In a victory for Microsoft, a U.S. District Court judge in California upheld a tentative ruling issued two weeks ago to stay the Kai-Fu Lee case filed by Google, giving a go-ahead for Microsoft's case in Washington state to resolve before Google's case resumes.
In a ruling issued late Thursday in a U.S. District Court in San Jose, California, Judge Ronald Whyte ordered that the California case be put on hold until the Washington case concludes, a decision some believe gives Microsoft an edge in the case. However, if Google loses the case in Washington state, the Mountain View, California, company still has a chance to win its case in its home state.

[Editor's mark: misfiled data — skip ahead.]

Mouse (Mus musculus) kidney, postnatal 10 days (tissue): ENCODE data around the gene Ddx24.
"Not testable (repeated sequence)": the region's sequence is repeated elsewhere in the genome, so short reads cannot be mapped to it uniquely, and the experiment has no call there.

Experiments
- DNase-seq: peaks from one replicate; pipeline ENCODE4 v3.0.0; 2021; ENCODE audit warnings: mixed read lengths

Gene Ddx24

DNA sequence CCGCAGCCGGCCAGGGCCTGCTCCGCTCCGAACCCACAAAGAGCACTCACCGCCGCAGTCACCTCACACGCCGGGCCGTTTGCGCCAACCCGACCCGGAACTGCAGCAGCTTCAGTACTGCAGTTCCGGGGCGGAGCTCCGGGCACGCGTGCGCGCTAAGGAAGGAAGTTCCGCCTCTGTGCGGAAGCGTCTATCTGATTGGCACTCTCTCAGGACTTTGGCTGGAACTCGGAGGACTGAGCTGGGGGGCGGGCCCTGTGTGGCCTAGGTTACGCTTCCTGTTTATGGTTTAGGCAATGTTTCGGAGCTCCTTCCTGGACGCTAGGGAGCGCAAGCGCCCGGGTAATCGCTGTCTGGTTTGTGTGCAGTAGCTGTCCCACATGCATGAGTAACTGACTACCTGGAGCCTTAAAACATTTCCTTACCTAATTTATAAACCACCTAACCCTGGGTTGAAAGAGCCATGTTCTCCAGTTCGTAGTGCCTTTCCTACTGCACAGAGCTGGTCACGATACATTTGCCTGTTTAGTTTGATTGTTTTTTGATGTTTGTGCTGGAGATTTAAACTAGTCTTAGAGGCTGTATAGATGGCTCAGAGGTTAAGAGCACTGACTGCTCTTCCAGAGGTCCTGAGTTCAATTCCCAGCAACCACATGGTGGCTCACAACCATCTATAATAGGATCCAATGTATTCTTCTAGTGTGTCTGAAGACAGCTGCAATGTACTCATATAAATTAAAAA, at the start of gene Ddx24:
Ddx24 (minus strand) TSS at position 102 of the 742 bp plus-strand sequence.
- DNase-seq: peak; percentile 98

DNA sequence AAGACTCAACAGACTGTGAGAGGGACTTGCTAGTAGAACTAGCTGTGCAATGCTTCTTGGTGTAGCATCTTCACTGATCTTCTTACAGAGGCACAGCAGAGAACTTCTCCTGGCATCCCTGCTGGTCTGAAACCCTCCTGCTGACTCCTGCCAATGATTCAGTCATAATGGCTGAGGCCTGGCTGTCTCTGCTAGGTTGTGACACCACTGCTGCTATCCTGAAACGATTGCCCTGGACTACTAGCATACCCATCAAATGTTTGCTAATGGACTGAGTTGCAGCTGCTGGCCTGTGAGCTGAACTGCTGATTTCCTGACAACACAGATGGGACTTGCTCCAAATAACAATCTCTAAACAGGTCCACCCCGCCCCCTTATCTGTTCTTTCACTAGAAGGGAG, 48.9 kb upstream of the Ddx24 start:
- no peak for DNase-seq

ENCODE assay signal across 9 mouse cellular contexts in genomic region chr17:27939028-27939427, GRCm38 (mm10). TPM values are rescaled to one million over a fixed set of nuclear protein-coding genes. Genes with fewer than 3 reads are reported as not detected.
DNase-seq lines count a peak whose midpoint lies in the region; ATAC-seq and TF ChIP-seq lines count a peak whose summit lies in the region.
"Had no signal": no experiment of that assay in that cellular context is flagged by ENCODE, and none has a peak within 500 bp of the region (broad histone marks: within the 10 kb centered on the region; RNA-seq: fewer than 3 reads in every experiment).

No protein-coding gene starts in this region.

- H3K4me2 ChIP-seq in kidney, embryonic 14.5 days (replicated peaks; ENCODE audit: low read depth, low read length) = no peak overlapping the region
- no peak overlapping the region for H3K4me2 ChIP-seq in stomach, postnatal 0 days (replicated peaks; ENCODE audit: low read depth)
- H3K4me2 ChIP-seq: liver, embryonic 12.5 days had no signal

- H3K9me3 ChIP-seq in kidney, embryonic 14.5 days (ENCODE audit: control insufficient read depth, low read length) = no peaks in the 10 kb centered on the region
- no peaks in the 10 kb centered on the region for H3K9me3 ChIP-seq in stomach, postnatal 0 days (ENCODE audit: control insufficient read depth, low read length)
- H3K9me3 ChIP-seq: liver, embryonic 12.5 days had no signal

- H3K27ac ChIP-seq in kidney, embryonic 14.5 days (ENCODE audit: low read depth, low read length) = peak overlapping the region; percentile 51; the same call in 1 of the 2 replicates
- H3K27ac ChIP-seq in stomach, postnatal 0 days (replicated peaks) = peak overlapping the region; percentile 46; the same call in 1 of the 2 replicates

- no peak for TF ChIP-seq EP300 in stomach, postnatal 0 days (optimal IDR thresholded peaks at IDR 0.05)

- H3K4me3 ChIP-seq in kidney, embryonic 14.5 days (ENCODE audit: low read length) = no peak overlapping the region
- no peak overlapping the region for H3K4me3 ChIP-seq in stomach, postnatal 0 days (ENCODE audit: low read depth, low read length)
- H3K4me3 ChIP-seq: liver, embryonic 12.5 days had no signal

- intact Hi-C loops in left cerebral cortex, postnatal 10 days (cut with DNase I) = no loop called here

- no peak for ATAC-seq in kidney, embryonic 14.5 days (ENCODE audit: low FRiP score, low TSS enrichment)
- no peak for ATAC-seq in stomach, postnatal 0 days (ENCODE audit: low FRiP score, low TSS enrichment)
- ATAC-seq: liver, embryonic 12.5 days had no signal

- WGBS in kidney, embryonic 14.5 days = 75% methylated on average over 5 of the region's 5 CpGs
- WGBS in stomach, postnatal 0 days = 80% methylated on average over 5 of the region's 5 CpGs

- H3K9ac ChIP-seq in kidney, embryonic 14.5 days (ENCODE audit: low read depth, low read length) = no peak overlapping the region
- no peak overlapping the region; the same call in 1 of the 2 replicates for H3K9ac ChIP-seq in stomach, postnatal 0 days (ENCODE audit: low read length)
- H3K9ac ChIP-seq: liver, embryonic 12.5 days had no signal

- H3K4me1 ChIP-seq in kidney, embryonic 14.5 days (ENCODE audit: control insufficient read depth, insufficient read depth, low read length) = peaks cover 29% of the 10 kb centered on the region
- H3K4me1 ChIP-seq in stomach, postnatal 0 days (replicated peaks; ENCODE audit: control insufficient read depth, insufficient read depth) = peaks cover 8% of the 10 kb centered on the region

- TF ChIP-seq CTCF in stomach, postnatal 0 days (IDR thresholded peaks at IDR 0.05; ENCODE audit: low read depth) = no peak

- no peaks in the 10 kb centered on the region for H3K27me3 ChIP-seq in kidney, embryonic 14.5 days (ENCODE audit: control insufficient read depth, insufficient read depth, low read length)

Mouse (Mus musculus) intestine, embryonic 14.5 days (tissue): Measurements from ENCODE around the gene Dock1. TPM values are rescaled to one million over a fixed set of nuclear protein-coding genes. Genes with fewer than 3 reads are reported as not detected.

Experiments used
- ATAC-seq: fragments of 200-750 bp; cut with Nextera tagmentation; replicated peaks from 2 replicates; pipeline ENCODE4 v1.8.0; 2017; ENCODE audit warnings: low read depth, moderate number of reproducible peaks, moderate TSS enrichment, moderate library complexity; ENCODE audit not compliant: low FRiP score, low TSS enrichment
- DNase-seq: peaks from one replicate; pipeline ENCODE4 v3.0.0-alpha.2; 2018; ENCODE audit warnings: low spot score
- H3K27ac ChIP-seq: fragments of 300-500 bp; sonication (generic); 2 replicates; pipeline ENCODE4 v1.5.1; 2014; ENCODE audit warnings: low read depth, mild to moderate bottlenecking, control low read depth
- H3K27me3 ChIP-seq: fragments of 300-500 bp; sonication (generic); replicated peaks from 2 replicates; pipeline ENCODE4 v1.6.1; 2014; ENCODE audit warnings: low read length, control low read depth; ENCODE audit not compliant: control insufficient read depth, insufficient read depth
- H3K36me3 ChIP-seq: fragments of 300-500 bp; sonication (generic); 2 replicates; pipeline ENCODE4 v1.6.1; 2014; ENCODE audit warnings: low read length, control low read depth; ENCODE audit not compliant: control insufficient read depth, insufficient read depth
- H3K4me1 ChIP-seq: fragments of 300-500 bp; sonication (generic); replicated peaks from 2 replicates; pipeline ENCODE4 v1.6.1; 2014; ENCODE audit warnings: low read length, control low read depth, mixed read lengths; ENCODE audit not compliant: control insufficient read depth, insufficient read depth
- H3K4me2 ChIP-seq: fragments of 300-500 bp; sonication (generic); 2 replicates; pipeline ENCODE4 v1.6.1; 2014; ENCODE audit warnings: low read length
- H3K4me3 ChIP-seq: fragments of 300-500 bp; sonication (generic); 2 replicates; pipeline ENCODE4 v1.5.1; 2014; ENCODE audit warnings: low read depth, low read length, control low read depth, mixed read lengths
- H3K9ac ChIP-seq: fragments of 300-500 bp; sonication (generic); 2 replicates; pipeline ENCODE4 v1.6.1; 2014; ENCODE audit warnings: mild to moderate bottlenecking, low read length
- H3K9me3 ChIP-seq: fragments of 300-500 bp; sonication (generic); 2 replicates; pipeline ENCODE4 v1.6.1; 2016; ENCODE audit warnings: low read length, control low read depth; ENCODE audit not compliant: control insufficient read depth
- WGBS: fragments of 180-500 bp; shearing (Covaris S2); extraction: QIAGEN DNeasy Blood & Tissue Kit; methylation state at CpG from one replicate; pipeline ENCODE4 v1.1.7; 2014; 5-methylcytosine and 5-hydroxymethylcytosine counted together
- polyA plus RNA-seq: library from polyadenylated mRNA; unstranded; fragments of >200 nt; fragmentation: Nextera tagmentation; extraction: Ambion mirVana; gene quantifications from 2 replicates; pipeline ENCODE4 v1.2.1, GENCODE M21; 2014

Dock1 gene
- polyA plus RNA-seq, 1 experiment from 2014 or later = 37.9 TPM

Microsoft filed a lawsuit July 19 in a Washington state Superior Court over Google's hiring of Lee to spearhead new research and development efforts in China, claiming the hiring violated a noncompetition clause Lee signed with Microsoft.
Google filed its California countersuit asking the court there to let California law apply and nullify the noncompete agreement. California laws are more lenient than Washington state laws in terms of how binding noncompete agreements are.
Microsoft's case against Google and Lee is expected to resume in a Seattle courtroom on Jan. 9, 2006.